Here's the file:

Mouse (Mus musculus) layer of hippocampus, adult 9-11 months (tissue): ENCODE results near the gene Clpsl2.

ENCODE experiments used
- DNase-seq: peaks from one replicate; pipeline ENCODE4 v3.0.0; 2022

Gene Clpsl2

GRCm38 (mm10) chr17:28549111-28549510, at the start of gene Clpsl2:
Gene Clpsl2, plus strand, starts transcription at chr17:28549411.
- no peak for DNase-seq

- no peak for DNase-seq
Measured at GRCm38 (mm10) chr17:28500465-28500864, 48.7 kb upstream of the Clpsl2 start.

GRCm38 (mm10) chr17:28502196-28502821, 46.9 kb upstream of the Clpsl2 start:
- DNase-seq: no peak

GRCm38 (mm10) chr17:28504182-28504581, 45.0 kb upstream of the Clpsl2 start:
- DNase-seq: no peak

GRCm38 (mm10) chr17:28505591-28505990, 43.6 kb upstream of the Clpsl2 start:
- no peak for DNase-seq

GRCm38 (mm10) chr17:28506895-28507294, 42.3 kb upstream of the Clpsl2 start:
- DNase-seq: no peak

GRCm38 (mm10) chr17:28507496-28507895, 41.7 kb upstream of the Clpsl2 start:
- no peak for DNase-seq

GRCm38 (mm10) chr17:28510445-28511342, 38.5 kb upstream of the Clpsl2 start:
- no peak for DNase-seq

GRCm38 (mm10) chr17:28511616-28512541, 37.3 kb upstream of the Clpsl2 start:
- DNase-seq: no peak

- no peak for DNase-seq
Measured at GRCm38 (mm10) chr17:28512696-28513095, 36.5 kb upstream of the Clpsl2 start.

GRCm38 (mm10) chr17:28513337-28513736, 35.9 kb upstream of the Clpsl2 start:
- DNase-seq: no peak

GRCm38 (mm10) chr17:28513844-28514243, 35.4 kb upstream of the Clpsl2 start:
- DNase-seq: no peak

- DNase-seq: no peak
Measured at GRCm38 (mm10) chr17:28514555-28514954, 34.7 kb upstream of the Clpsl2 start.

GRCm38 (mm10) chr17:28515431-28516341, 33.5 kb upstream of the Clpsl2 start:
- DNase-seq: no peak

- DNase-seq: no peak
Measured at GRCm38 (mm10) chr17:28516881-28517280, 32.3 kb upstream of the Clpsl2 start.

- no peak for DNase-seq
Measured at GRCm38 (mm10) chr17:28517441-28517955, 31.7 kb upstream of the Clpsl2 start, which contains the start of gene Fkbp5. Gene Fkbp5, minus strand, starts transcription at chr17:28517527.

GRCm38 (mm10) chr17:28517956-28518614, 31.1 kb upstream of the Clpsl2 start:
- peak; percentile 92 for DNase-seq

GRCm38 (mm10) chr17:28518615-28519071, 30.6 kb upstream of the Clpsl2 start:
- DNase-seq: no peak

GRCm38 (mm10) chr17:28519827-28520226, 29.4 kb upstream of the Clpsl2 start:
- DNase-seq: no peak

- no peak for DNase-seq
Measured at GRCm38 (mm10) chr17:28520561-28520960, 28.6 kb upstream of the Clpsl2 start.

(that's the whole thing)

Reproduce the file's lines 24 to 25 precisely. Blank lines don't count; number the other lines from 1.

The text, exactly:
- no peak for DNase-seq
Measured at GRCm38 (mm10) chr17:28512696-28513095, 36.5 kb upstream of the Clpsl2 start.